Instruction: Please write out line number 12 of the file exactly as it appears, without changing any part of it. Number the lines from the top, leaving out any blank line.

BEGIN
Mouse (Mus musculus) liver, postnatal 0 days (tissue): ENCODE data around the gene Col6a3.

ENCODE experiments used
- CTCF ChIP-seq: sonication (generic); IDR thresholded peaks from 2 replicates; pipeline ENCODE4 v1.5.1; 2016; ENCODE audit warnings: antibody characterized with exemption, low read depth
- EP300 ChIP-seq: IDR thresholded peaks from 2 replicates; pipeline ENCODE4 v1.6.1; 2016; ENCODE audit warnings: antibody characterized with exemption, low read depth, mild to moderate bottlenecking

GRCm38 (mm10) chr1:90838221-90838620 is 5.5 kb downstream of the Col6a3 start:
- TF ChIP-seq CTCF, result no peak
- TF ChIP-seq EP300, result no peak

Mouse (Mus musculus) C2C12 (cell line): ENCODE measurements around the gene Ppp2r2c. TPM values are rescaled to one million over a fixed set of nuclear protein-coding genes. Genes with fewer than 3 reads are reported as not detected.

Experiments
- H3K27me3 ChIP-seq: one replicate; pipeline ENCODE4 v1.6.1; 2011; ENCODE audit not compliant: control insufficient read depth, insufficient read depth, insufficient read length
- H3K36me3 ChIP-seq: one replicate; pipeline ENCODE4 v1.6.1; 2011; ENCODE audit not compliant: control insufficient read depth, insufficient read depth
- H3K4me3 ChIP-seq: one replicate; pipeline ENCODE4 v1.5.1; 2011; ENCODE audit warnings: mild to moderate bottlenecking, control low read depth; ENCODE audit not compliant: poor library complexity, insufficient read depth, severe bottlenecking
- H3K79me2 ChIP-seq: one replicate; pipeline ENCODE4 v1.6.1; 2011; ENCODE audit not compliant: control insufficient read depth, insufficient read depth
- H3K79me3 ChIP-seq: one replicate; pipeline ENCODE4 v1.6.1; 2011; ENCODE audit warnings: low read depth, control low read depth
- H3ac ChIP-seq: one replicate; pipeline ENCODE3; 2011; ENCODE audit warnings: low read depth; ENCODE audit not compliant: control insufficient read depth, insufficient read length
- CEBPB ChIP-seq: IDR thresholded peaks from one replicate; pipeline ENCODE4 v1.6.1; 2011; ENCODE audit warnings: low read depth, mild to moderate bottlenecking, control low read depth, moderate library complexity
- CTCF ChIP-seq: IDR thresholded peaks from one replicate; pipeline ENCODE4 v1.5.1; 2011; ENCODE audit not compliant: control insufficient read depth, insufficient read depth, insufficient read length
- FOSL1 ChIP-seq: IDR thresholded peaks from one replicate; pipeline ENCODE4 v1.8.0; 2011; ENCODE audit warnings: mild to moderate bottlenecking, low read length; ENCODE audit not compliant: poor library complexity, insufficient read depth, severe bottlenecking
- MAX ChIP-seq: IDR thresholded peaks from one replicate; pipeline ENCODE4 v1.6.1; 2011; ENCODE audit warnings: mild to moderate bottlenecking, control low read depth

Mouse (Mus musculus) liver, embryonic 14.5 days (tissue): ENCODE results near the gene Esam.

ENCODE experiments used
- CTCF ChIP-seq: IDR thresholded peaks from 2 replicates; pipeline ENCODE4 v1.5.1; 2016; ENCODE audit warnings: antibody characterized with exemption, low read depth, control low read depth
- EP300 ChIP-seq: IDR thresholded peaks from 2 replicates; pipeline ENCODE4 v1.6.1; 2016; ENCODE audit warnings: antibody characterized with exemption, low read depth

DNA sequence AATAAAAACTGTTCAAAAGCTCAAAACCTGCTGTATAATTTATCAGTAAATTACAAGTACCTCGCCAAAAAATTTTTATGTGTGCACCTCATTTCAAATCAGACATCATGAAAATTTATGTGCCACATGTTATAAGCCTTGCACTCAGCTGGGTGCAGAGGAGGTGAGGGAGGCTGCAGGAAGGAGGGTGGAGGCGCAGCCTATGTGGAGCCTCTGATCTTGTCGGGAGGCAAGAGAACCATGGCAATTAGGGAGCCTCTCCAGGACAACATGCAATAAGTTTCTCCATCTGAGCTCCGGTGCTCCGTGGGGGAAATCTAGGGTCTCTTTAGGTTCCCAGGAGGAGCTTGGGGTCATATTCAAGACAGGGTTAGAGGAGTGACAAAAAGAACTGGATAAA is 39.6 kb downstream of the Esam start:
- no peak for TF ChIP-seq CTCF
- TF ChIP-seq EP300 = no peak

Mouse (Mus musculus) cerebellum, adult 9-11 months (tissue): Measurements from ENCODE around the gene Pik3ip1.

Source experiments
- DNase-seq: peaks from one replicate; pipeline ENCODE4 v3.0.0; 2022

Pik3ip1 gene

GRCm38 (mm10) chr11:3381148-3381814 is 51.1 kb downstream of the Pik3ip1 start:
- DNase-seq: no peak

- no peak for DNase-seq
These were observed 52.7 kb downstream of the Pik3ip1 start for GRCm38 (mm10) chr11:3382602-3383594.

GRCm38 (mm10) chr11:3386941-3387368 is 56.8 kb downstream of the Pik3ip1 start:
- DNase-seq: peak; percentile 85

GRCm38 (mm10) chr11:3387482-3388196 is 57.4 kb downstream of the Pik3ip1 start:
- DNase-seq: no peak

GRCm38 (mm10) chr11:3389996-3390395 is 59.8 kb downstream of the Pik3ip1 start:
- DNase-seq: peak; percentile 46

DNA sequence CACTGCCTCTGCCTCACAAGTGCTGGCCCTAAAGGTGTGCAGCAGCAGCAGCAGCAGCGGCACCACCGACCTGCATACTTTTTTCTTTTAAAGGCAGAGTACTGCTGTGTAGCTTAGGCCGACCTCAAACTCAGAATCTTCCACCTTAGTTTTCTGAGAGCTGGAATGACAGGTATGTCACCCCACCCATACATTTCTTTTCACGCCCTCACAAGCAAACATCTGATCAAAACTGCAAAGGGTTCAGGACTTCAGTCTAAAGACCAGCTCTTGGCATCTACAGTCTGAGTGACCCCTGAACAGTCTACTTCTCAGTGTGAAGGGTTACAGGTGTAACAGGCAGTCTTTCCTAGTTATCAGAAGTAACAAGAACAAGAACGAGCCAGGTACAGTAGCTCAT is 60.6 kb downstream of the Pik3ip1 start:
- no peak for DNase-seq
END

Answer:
- H3K4me3 ChIP-seq: one replicate; pipeline ENCODE4 v1.5.1; 2011; ENCODE audit warnings: mild to moderate bottlenecking, control low read depth; ENCODE audit not compliant: poor library complexity, insufficient read depth, severe bottlenecking